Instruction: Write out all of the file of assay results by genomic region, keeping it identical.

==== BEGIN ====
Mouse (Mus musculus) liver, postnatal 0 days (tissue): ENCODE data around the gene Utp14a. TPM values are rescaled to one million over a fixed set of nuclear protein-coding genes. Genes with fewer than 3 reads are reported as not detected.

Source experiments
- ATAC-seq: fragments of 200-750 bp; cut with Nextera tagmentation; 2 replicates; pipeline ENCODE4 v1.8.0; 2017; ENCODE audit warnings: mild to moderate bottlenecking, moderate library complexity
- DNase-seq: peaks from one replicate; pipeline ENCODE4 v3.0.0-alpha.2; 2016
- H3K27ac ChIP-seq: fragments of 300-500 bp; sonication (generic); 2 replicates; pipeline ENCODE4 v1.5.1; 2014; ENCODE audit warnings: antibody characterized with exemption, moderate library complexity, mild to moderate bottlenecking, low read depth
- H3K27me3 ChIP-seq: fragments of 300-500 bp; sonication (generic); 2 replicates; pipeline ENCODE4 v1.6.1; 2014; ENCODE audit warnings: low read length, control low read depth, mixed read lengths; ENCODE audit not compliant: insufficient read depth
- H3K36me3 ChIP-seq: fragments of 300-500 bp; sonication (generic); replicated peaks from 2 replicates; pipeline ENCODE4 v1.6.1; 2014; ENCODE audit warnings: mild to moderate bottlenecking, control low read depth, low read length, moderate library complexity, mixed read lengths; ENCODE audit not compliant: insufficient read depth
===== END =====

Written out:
Mouse (Mus musculus) liver, postnatal 0 days (tissue): ENCODE data around the gene Utp14a. TPM values are rescaled to one million over a fixed set of nuclear protein-coding genes. Genes with fewer than 3 reads are reported as not detected.

Source experiments
- ATAC-seq: fragments of 200-750 bp; cut with Nextera tagmentation; 2 replicates; pipeline ENCODE4 v1.8.0; 2017; ENCODE audit warnings: mild to moderate bottlenecking, moderate library complexity
- DNase-seq: peaks from one replicate; pipeline ENCODE4 v3.0.0-alpha.2; 2016
- H3K27ac ChIP-seq: fragments of 300-500 bp; sonication (generic); 2 replicates; pipeline ENCODE4 v1.5.1; 2014; ENCODE audit warnings: antibody characterized with exemption, moderate library complexity, mild to moderate bottlenecking, low read depth
- H3K27me3 ChIP-seq: fragments of 300-500 bp; sonication (generic); 2 replicates; pipeline ENCODE4 v1.6.1; 2014; ENCODE audit warnings: low read length, control low read depth, mixed read lengths; ENCODE audit not compliant: insufficient read depth
- H3K36me3 ChIP-seq: fragments of 300-500 bp; sonication (generic); replicated peaks from 2 replicates; pipeline ENCODE4 v1.6.1; 2014; ENCODE audit warnings: mild to moderate bottlenecking, control low read depth, low read length, moderate library complexity, mixed read lengths; ENCODE audit not compliant: insufficient read depth